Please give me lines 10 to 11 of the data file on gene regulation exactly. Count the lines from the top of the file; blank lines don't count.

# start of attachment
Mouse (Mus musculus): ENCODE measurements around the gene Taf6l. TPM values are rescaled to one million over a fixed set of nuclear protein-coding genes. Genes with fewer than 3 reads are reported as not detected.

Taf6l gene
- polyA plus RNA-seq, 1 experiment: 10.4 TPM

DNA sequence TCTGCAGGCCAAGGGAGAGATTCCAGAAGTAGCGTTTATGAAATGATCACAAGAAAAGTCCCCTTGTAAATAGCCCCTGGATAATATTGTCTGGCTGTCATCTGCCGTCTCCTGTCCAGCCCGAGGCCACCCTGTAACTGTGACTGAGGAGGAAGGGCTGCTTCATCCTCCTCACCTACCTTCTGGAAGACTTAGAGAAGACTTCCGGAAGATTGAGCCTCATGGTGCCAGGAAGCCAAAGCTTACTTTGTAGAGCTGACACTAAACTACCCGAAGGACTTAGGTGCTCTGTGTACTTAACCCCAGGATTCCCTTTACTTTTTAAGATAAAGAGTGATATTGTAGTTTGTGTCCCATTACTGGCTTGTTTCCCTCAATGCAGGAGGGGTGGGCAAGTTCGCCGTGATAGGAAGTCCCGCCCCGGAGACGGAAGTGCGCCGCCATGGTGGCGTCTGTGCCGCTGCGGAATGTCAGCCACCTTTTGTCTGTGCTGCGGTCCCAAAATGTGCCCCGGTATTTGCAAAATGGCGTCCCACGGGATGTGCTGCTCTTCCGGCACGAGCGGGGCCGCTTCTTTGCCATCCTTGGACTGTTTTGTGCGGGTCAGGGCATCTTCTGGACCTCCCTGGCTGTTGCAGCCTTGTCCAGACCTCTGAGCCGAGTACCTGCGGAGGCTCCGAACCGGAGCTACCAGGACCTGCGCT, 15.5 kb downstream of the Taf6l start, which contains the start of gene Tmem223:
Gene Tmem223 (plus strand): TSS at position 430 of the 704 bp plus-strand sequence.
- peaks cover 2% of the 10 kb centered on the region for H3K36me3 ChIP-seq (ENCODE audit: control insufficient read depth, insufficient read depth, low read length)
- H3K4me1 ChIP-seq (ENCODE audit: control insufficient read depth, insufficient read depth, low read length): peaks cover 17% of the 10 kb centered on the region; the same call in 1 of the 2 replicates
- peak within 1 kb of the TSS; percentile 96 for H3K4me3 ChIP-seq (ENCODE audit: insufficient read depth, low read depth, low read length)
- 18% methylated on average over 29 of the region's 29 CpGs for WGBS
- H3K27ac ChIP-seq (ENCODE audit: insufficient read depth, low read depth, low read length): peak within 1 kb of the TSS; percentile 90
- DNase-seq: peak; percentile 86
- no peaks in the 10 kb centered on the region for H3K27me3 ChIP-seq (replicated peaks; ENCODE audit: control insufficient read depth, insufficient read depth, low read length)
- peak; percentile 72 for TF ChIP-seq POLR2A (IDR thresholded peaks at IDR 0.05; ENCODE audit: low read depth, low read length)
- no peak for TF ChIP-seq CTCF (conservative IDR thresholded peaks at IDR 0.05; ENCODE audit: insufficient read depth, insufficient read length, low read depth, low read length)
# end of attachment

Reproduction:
- H3K27ac ChIP-seq (ENCODE audit: insufficient read depth, low read depth, low read length): peak within 1 kb of the TSS; percentile 90
- DNase-seq: peak; percentile 86